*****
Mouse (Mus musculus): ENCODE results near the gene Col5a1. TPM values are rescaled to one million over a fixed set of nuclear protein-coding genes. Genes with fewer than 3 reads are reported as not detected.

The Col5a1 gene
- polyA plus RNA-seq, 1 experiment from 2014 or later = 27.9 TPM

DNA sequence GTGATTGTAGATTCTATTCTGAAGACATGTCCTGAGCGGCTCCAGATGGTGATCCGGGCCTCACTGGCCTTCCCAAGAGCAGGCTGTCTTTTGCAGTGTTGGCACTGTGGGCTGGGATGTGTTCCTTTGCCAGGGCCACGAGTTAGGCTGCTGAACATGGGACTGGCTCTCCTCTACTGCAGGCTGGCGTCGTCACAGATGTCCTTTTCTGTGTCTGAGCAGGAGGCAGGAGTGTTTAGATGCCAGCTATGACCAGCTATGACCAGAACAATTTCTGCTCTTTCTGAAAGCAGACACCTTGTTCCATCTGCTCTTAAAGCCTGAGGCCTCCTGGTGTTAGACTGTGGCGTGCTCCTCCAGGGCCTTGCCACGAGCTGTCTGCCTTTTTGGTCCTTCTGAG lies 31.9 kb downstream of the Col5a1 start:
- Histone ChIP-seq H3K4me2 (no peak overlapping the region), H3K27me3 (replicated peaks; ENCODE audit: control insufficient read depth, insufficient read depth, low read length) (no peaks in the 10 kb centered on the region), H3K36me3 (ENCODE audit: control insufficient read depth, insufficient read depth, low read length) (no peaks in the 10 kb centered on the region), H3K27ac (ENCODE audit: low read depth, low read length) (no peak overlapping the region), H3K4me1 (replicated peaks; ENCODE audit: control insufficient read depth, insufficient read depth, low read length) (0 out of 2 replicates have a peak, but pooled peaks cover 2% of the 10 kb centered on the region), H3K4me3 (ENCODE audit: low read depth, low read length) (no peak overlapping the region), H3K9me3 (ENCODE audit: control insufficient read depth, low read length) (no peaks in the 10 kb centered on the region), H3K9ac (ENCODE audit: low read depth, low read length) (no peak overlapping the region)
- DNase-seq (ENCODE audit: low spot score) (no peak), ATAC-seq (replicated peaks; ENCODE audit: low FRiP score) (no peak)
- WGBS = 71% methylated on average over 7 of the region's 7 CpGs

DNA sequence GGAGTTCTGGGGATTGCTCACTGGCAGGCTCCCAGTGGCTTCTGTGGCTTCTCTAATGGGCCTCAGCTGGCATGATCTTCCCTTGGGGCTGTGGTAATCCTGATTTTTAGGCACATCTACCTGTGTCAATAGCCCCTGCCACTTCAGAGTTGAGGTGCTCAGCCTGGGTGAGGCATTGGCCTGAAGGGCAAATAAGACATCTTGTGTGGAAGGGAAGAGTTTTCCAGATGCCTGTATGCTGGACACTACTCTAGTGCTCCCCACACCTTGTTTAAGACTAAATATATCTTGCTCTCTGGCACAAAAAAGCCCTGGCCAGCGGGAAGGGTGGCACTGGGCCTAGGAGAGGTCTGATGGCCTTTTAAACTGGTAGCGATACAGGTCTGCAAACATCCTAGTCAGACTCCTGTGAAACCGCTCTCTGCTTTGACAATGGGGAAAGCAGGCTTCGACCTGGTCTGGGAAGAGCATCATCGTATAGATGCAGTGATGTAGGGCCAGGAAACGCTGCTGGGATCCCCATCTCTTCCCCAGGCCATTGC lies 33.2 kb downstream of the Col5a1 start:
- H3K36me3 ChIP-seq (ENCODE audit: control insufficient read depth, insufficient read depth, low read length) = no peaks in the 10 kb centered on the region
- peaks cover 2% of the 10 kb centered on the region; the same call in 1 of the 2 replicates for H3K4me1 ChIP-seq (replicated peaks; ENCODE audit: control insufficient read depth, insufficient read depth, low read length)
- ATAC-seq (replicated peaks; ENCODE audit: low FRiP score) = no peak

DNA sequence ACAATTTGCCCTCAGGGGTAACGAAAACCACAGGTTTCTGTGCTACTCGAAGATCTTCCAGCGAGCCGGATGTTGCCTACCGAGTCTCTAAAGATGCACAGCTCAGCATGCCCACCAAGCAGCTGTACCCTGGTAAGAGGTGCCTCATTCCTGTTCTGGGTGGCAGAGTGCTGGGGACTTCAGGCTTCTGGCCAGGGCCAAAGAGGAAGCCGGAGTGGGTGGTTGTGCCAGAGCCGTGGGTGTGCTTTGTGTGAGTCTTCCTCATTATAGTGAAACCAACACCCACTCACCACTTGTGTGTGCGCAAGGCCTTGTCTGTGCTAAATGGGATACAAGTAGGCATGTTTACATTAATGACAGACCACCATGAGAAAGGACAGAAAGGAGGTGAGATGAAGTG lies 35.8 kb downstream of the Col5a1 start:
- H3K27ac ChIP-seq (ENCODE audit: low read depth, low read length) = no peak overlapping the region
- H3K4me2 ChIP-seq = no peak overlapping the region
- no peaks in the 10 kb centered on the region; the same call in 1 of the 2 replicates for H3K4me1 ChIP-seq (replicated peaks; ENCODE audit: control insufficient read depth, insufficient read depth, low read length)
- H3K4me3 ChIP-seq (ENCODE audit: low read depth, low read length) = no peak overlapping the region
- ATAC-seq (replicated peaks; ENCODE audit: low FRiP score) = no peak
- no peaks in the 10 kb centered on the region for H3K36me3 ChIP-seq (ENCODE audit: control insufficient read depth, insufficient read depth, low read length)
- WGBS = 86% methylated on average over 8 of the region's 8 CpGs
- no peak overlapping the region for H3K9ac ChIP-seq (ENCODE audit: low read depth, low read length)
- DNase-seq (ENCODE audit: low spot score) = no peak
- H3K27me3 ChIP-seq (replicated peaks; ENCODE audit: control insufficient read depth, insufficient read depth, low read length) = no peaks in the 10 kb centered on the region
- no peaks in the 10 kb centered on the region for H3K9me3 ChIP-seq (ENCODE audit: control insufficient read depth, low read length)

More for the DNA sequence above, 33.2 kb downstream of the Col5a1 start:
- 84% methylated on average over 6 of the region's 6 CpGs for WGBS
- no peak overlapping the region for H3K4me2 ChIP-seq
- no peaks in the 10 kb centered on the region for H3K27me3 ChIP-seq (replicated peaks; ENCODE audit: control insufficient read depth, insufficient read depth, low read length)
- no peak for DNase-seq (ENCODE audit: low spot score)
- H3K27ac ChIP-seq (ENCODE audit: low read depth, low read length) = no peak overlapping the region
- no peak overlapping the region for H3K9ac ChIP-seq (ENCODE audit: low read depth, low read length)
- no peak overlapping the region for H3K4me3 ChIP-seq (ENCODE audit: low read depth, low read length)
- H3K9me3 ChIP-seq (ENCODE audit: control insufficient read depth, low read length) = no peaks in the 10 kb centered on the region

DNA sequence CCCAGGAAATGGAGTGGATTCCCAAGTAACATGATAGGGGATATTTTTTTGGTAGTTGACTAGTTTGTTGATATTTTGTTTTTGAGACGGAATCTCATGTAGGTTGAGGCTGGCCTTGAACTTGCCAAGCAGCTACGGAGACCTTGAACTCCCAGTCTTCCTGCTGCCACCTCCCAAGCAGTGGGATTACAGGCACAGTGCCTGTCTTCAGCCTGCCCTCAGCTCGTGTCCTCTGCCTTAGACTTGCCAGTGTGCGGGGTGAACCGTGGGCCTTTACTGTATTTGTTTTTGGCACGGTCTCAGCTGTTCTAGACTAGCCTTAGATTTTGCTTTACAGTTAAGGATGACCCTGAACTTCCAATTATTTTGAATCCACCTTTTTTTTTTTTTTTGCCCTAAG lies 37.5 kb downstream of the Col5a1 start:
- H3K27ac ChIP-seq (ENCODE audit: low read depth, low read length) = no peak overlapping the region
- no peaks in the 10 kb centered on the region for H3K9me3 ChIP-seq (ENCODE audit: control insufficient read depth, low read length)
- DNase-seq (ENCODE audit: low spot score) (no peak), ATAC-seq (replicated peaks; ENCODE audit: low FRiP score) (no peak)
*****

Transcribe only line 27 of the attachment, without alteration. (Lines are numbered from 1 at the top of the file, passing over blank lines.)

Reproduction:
- no peaks in the 10 kb centered on the region for H3K27me3 ChIP-seq (replicated peaks; ENCODE audit: control insufficient read depth, insufficient read depth, low read length)